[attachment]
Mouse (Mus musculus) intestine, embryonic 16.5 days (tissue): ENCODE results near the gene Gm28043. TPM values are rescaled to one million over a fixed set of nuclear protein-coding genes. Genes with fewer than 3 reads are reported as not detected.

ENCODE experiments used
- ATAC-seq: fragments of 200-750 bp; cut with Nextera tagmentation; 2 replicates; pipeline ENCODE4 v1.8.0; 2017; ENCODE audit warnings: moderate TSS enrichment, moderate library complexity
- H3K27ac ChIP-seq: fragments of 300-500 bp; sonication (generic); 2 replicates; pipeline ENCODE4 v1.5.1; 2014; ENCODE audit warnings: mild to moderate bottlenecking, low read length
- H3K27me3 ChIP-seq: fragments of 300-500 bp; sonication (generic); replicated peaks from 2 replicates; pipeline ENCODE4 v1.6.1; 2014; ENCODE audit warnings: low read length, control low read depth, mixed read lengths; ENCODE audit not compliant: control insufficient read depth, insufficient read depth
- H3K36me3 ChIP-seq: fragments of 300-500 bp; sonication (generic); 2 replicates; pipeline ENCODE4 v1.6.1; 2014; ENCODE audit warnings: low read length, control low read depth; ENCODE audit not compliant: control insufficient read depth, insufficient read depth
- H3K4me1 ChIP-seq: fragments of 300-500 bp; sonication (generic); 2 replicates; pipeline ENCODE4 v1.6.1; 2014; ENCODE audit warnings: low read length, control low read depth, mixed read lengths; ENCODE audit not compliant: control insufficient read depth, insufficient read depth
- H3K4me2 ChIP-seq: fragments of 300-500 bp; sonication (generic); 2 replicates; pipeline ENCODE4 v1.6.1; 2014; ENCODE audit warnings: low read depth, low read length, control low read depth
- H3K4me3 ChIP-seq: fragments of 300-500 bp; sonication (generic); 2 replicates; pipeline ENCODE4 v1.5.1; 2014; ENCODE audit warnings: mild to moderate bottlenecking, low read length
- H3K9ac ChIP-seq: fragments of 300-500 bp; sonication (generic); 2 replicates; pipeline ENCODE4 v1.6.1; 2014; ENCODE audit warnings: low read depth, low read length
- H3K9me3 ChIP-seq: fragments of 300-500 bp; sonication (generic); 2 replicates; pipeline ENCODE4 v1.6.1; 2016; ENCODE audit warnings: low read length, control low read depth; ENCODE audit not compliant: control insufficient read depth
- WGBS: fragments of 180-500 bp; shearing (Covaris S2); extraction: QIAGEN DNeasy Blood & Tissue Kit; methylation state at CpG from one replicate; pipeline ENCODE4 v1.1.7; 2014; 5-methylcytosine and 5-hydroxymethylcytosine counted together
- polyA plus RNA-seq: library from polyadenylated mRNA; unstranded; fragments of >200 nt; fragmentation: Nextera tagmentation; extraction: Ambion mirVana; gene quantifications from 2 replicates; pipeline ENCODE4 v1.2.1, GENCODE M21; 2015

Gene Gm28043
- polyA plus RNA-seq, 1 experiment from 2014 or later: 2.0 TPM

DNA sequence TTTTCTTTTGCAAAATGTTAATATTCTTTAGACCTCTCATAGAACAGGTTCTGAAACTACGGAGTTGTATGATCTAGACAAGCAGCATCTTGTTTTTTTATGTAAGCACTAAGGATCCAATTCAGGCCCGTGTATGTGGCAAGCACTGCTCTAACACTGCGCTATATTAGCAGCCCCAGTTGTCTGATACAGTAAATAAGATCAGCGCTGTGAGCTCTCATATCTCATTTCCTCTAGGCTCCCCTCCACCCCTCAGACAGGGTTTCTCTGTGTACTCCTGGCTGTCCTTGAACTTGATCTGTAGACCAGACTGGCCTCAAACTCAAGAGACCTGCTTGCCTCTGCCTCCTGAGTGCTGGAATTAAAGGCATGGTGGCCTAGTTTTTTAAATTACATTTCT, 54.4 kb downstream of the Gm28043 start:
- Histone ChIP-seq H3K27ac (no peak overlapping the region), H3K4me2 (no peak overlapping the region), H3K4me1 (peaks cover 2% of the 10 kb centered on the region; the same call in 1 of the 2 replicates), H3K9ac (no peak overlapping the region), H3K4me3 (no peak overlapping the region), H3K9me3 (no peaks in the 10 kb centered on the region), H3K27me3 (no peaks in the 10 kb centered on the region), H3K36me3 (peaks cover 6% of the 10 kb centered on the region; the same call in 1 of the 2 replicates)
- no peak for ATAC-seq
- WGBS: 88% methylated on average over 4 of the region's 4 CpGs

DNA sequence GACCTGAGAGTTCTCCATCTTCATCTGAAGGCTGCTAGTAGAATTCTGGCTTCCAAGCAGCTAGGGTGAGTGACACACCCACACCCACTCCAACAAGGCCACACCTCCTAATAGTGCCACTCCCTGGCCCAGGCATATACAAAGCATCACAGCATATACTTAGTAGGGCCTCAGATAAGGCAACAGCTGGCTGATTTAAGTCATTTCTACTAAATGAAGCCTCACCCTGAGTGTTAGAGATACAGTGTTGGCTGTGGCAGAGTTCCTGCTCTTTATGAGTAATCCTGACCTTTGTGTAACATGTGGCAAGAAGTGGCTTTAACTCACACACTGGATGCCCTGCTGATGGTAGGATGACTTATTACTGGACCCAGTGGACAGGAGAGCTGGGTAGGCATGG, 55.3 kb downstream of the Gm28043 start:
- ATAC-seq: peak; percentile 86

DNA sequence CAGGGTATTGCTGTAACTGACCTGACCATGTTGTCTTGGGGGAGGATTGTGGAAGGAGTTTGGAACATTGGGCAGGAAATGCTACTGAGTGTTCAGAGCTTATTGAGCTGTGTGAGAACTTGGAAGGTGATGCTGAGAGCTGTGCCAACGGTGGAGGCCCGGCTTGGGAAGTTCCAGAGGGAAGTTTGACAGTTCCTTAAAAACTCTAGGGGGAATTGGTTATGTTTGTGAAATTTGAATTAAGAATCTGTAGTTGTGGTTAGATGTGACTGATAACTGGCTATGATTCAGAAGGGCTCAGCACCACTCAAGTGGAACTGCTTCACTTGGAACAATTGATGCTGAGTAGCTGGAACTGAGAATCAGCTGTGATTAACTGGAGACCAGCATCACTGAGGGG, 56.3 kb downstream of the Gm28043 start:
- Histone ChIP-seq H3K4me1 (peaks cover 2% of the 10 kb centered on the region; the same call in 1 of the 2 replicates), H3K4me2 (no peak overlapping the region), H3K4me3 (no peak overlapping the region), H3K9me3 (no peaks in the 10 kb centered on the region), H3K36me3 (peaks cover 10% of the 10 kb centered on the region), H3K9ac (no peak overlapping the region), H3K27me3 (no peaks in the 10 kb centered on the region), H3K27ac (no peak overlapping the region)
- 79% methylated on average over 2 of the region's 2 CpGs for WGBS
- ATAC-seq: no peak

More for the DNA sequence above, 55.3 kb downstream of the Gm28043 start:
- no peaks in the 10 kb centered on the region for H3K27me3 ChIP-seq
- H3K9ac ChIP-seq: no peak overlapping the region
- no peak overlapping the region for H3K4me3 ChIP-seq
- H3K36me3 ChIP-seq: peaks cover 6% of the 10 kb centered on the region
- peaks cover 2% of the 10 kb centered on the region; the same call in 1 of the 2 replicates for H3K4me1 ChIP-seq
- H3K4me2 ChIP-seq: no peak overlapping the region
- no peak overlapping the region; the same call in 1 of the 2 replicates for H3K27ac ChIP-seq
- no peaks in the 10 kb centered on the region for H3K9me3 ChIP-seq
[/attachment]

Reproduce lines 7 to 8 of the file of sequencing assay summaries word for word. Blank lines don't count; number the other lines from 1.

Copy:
- H3K4me1 ChIP-seq: fragments of 300-500 bp; sonication (generic); 2 replicates; pipeline ENCODE4 v1.6.1; 2014; ENCODE audit warnings: low read length, control low read depth, mixed read lengths; ENCODE audit not compliant: control insufficient read depth, insufficient read depth
- H3K4me2 ChIP-seq: fragments of 300-500 bp; sonication (generic); 2 replicates; pipeline ENCODE4 v1.6.1; 2014; ENCODE audit warnings: low read depth, low read length, control low read depth